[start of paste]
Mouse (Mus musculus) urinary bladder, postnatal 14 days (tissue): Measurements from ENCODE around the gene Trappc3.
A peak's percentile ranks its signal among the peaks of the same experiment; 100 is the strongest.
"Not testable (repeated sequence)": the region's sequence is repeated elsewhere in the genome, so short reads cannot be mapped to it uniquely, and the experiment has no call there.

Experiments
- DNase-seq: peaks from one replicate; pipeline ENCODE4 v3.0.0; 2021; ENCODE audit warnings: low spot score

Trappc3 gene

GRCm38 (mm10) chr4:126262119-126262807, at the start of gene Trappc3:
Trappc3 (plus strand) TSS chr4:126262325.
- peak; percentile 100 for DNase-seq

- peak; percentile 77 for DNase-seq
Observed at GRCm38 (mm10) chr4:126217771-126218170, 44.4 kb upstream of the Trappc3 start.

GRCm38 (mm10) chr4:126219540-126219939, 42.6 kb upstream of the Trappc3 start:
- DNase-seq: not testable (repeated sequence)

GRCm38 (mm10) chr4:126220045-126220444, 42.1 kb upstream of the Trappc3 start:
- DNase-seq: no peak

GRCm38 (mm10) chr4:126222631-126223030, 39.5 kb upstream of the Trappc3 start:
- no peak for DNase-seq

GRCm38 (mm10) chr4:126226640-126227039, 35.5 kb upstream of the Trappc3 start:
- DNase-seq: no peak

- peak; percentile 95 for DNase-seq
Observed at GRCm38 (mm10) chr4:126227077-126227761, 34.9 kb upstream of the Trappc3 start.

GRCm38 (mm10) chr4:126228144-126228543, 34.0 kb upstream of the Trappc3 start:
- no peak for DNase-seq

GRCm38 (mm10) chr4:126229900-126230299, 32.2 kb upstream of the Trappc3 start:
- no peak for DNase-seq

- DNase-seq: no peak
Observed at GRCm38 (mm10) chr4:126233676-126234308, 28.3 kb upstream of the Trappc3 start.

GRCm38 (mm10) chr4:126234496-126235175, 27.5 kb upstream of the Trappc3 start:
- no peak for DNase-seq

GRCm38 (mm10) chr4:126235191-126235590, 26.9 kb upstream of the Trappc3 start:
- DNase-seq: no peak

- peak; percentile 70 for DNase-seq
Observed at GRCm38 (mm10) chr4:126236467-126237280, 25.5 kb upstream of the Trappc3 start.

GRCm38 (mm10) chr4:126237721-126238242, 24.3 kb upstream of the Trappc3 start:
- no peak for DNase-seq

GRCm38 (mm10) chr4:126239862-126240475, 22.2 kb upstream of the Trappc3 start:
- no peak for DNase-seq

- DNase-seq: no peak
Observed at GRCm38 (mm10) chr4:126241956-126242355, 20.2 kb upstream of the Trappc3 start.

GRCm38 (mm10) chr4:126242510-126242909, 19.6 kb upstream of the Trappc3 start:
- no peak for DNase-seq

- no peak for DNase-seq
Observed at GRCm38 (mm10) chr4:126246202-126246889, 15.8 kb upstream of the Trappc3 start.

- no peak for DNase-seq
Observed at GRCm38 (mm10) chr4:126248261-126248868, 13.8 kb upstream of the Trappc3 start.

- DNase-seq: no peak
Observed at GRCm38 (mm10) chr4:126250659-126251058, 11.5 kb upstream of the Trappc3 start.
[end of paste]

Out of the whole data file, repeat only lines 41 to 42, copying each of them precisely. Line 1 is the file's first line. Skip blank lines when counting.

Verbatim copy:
- no peak for DNase-seq

- no peak for DNase-seq